Address issue of textbooks, teachers in JSS

JSS Textbooks

Junior Secondary School students display new textbooks at Kakamega Primary School on January 30, 2023.

Photo credit: Isaac Wale | Nation Media Group

Deputy President Rigathi Gachagua finally admitted on national television that the implementation of the Competency-Based-Curriculum was rushed. To his credit, admission of an error is the first step towards a solution.

Whereas the issue of classrooms is still sticky in many parts of the country, the most urgent is the shortage of teachers and lack of enough course books for all the learning areas.

It should be known that most schools, on average, lost the first two weeks of learning since they hadn’t received course books, and neither had the Teachers Service Commission deployed the newly-recruited tutors. Even so, many primary school teachers took up classes in the JSS, with the hope that they would relinquish them once the new teachers were deployed.

But things have quietly settled, and for the worse. Most schools received two teachers for JSS, and these have been made to share the 14 learning areas under JSS! I shudder to imagine how a newly-recruited teacher, untrained on matters CBC, will shoulder all the seven learning areas without suffering burnout. Reportedly, learners are made to copy notes most of the time.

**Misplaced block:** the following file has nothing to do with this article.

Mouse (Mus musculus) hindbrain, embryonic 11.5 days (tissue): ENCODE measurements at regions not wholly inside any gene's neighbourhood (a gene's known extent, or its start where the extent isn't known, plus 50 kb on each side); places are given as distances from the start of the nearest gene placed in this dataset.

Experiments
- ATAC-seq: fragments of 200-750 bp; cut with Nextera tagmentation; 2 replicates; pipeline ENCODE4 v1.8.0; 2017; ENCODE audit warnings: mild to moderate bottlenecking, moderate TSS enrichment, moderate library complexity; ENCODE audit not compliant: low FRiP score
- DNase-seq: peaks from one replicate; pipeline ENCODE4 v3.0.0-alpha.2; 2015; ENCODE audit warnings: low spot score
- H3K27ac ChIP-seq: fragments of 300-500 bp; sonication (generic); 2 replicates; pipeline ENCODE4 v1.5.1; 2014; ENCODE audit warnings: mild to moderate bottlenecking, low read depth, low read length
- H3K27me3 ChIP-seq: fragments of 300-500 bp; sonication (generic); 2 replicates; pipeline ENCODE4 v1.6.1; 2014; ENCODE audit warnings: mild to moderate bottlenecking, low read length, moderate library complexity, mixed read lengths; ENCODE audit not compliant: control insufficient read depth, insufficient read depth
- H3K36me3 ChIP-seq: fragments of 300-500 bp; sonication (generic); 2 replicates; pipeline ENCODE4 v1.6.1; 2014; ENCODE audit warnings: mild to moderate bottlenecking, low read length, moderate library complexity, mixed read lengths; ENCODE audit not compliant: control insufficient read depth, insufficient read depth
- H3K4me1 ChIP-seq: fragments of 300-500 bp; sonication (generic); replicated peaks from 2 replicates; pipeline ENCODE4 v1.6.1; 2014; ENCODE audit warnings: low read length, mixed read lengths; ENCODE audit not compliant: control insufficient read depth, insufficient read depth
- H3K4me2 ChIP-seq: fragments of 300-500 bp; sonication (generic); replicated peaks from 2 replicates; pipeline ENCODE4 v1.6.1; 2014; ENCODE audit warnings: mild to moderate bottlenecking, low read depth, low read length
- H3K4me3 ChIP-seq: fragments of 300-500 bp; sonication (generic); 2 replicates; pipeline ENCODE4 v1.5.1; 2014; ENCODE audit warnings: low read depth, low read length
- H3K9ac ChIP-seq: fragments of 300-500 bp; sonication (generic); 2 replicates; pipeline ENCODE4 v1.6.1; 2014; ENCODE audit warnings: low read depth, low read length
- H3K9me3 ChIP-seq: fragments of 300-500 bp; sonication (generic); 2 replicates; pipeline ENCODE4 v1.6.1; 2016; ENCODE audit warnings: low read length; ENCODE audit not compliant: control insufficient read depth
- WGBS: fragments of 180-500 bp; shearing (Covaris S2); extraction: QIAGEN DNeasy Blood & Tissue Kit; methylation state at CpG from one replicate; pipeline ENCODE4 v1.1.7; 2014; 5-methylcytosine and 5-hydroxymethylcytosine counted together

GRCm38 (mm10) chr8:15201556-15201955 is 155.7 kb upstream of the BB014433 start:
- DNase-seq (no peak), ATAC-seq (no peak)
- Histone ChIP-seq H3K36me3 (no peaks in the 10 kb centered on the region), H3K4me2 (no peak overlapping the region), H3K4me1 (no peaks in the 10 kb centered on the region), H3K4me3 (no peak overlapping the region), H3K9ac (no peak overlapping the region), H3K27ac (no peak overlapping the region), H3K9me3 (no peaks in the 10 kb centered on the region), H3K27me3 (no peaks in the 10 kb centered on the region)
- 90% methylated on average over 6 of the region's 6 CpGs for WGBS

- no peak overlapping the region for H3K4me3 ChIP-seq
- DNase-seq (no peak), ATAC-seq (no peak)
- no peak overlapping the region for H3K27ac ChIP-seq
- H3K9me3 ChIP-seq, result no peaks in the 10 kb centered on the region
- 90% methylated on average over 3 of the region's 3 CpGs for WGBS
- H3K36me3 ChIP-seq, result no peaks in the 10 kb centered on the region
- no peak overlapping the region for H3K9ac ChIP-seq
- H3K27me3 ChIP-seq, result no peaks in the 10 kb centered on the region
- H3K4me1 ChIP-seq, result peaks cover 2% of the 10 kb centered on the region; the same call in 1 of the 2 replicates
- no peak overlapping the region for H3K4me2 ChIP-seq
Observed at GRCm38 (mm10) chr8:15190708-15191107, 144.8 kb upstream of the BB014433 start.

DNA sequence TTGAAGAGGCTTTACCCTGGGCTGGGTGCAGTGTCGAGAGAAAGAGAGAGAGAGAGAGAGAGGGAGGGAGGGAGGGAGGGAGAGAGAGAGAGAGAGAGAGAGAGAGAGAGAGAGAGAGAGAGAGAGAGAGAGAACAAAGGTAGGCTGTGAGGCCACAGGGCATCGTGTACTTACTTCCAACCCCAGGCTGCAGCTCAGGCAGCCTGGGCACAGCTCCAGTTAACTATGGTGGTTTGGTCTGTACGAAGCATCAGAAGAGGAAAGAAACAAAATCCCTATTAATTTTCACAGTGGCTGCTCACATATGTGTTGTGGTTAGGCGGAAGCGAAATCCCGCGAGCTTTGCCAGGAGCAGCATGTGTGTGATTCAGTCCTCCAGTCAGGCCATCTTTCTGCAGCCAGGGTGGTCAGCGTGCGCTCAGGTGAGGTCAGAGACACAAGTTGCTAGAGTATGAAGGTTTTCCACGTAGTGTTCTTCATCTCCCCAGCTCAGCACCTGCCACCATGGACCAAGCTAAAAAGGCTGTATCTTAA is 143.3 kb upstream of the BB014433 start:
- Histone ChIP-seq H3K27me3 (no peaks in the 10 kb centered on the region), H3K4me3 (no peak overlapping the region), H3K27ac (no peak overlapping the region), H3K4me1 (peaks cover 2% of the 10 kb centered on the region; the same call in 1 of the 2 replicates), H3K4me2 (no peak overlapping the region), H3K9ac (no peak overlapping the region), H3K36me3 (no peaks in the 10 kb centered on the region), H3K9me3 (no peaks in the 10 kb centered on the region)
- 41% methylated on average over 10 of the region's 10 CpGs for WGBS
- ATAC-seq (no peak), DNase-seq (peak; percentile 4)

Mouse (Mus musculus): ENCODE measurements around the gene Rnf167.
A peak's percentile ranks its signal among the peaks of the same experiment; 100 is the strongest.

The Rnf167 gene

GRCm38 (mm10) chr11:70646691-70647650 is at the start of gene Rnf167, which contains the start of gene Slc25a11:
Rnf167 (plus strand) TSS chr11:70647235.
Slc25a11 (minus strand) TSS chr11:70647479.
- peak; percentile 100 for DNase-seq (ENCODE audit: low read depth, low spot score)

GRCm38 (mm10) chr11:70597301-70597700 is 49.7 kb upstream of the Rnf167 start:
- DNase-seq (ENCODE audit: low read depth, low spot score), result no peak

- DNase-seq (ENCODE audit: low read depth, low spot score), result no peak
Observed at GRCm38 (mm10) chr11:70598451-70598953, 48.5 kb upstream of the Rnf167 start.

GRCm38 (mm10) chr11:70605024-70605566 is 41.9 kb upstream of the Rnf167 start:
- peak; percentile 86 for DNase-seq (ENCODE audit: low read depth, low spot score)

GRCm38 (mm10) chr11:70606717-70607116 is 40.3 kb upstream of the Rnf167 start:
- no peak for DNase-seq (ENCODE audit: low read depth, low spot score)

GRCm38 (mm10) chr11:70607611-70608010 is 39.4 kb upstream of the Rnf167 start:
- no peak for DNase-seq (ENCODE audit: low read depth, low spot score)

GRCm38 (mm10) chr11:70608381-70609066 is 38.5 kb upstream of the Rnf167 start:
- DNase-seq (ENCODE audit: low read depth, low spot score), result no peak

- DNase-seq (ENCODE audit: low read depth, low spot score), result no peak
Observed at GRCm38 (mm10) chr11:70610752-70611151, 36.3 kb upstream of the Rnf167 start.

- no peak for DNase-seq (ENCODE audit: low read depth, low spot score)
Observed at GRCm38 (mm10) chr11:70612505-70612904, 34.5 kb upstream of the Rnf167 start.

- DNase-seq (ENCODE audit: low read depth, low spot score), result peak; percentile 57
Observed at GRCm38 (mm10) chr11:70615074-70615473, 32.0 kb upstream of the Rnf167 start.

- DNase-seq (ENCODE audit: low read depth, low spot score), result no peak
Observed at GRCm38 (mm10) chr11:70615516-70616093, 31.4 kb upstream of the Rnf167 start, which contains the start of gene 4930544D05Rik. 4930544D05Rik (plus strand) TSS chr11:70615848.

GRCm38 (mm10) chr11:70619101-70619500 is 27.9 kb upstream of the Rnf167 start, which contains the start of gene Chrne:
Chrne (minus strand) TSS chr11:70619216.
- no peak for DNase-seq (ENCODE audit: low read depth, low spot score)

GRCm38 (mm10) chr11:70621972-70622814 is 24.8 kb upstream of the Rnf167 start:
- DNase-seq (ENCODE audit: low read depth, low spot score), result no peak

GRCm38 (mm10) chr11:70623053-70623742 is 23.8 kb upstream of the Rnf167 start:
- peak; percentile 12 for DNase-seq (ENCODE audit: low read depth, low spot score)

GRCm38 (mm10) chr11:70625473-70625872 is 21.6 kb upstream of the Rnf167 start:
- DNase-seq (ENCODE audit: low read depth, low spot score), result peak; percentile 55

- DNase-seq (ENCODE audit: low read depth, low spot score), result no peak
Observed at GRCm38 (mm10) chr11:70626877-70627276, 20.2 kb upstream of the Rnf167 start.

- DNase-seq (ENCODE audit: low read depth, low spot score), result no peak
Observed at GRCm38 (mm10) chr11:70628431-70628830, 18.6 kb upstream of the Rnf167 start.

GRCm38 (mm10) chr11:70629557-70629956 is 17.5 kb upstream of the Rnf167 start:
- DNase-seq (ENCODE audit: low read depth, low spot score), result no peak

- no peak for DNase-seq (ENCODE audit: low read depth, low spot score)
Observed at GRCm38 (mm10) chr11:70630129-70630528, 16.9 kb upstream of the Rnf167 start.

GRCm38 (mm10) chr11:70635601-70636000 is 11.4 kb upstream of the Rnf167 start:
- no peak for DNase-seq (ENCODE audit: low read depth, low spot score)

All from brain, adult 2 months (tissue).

Integrated Science

A subject such as Integrated Science, which ought to be taught using an inquiry-based approach – engagement, exploration, explanation, elaboration, and evaluation – is taught solely through the lecture method. Other subjects such as Music, Pre-Technical, and Visual Arts, new areas for most high school teachers (trained in only two teaching subjects) have also been allocated to them. If this situation continues, the first cohort of JSS will suffer irreparable damage.

Four things need quick attention. One, the TSC should ascertain the actual number of teachers engaging JSS learners. It is a fact that primary school teachers are capable of handling some of these learning areas, hence, should relieve the few teachers deployed under JSS.

Let TSC be informed that many primary school teachers are quietly protesting their inclusion in the JSS programme, granted that they were initially deployed to teach primary school pupils. Accordingly, they wonder whether they will teach secondary school level while still holding the primary school pay grade.

Two, TSC sub-county directors ought to move around and ascertain that teaching is going on, and if not, find out why, and what can be done.

Supplementary budget

Three, TSC, upon receipt of the funds from the supplementary budget, should move quickly and retool teachers, beginning with the newly-deployed ones under JSS. Four, sub-country directors under the ministry of education should ascertain that all JSS learners have been registered on Nemis.

Many head teachers are experiencing problems doing so, yet the statistics are critical in the disbursement of JSS capitation. The same will inform the equitable distribution of books.

In the final analysis, teachers (the curriculum interpreters) and books (reference points) are the necessary conditions for any curriculum implementation, hence, should be prioritised.

Dr Osabwa, PhD, is a lecturer at Alupe University, Busia. [email protected].